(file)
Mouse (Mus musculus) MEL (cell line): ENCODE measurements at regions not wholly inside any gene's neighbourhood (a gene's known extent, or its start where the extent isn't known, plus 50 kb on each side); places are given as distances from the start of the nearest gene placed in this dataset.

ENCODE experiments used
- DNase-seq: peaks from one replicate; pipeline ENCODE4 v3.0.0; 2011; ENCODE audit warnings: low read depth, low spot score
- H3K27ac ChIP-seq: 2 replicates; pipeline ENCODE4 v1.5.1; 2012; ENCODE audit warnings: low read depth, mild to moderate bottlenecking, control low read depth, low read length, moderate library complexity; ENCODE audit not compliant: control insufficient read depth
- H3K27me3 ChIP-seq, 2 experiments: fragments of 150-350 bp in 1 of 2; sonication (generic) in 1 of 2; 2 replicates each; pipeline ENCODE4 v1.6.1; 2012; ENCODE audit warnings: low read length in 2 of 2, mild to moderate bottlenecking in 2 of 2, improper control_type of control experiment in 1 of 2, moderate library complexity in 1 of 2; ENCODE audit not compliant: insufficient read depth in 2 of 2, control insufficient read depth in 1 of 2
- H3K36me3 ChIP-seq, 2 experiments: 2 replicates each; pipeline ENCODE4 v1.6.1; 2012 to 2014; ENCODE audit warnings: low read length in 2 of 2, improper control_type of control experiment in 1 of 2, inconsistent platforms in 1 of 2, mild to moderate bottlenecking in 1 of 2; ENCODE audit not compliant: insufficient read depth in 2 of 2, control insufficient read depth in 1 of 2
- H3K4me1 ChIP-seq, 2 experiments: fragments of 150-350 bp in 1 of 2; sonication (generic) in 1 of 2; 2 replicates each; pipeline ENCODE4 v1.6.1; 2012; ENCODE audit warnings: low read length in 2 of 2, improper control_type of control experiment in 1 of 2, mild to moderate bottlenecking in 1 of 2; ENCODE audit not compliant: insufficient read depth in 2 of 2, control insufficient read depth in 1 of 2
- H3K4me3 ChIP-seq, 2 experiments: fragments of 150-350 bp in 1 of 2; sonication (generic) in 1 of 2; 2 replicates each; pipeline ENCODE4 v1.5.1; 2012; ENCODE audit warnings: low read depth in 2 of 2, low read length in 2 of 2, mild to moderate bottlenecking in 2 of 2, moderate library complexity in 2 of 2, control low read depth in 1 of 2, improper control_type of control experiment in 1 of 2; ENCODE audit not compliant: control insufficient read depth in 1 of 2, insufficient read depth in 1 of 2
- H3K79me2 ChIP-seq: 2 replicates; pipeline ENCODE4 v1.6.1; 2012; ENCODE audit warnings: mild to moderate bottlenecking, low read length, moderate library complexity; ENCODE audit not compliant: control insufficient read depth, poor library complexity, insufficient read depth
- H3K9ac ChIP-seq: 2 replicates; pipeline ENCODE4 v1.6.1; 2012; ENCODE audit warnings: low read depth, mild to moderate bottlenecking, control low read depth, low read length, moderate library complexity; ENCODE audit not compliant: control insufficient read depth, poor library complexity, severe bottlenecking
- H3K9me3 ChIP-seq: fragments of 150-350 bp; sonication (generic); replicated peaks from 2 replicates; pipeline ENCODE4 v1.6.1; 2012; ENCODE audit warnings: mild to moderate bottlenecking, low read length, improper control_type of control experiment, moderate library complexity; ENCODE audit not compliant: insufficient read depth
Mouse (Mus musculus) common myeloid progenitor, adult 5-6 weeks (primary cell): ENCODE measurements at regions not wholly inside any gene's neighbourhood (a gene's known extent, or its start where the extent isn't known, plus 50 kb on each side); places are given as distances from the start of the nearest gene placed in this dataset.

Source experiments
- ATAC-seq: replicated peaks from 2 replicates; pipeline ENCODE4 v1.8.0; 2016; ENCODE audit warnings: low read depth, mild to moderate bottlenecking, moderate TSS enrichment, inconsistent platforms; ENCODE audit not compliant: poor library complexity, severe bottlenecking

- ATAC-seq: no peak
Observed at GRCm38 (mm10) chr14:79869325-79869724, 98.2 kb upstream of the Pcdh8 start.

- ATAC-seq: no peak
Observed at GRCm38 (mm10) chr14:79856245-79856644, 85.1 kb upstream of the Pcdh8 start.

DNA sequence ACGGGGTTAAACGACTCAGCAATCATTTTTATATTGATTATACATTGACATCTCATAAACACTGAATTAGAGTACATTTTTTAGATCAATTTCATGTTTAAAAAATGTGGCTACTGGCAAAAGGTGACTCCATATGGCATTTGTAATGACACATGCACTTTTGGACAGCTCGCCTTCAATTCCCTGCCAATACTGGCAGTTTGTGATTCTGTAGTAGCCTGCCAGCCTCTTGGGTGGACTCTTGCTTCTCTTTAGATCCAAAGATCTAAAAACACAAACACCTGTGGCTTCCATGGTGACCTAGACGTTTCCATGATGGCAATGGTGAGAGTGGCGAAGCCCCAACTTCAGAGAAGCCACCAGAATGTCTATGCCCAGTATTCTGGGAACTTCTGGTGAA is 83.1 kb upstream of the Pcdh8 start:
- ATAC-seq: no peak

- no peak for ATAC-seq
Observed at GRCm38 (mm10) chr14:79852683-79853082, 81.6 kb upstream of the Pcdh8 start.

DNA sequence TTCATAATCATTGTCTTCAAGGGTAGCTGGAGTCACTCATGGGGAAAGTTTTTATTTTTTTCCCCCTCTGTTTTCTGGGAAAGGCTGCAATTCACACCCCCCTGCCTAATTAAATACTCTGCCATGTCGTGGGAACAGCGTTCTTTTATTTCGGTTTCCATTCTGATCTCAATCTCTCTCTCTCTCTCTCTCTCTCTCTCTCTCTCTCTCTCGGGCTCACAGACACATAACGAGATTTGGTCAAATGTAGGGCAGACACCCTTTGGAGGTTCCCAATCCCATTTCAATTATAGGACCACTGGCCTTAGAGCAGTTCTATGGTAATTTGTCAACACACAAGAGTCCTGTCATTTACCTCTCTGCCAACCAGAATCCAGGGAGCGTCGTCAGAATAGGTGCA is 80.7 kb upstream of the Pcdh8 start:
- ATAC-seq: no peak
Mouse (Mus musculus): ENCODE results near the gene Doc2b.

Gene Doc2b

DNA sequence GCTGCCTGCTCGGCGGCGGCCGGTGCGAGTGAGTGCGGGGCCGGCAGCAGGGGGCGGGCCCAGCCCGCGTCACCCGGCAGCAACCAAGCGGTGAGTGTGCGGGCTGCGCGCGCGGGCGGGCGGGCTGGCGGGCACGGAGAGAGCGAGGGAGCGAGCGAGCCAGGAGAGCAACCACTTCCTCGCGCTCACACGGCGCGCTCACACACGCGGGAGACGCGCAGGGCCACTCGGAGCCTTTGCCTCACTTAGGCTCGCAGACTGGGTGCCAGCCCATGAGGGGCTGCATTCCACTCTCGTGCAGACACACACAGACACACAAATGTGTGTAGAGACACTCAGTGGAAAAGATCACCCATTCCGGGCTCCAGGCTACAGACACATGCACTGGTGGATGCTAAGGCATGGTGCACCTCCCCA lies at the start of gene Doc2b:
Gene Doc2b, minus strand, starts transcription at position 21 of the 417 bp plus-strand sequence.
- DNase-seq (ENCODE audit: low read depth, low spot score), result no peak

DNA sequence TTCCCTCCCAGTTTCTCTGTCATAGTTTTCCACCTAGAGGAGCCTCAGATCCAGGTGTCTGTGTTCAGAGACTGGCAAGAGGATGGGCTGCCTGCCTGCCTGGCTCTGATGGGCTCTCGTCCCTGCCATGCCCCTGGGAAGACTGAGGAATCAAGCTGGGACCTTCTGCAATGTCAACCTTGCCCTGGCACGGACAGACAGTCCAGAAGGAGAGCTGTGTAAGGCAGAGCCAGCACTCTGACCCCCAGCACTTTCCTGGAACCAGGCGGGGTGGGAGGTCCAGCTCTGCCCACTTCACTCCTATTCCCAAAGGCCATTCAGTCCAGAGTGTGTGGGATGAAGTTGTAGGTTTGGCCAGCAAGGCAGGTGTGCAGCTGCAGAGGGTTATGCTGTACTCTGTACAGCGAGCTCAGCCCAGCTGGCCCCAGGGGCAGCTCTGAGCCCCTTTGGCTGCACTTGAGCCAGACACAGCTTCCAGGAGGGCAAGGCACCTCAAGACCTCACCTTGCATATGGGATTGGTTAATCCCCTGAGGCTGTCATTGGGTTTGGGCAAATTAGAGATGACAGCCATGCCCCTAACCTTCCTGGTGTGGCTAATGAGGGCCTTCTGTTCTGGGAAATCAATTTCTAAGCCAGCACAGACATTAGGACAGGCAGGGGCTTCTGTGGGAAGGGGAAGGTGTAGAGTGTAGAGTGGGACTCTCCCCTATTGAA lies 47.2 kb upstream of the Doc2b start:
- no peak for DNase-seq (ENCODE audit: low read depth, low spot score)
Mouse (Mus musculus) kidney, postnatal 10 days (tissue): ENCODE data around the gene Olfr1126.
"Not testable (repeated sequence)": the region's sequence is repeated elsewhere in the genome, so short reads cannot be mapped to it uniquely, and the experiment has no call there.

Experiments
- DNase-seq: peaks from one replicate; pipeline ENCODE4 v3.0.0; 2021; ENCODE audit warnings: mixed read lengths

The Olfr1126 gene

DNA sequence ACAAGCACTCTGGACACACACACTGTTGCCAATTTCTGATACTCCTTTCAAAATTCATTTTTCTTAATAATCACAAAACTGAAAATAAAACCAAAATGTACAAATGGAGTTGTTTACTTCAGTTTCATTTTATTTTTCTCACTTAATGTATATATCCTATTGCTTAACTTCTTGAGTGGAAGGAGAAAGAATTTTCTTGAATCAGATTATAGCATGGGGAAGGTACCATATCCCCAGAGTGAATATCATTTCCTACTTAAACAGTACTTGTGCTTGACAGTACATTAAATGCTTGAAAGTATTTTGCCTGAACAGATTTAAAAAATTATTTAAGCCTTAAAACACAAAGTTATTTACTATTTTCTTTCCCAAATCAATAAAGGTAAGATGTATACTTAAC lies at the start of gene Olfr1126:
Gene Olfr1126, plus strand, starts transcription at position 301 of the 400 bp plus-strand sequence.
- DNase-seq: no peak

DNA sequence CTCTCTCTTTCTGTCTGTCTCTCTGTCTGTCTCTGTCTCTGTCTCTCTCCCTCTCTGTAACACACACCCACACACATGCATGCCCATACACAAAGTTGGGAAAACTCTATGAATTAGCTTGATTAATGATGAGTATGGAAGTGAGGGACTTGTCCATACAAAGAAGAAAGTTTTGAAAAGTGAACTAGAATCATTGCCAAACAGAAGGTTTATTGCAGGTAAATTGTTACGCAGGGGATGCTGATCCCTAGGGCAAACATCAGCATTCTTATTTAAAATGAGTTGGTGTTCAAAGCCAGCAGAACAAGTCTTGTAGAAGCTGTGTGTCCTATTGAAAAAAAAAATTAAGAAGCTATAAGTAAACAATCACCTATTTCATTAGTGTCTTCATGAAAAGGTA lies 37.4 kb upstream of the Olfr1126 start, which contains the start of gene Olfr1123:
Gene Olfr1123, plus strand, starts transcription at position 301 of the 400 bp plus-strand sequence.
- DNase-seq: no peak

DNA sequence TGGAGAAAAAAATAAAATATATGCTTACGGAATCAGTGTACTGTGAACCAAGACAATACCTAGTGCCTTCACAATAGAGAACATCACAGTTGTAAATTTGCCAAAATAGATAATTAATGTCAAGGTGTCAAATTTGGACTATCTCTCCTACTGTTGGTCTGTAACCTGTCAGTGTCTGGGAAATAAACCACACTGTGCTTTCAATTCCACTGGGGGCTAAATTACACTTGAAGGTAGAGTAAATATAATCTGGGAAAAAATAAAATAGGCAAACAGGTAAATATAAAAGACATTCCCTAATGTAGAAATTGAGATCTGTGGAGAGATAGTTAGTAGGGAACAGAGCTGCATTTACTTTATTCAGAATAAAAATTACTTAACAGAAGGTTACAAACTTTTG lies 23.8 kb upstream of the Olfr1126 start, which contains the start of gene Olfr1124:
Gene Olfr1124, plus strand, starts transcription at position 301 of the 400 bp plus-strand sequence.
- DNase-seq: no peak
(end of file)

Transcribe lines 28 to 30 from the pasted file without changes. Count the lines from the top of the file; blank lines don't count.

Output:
Gene Doc2b, minus strand, starts transcription at position 21 of the 417 bp plus-strand sequence.
- DNase-seq (ENCODE audit: low read depth, low spot score), result no peak

DNA sequence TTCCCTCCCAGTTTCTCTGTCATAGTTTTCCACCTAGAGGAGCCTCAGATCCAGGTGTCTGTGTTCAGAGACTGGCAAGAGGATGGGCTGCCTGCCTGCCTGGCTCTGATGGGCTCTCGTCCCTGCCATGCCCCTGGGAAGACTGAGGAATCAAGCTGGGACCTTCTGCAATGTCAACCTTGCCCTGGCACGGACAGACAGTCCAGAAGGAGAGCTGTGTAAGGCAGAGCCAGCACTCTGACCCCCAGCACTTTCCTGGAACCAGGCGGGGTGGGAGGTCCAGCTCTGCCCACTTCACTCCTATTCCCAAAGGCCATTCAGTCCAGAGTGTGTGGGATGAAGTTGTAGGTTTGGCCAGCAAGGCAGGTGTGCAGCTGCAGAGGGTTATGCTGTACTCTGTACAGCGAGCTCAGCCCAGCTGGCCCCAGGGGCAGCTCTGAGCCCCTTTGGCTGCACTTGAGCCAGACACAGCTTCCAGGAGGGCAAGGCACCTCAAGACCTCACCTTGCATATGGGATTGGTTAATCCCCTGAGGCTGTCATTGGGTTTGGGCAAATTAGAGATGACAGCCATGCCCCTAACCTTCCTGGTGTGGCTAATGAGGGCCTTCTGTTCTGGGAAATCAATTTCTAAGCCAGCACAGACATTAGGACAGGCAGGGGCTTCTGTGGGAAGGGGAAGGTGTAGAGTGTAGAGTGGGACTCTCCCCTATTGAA lies 47.2 kb upstream of the Doc2b start: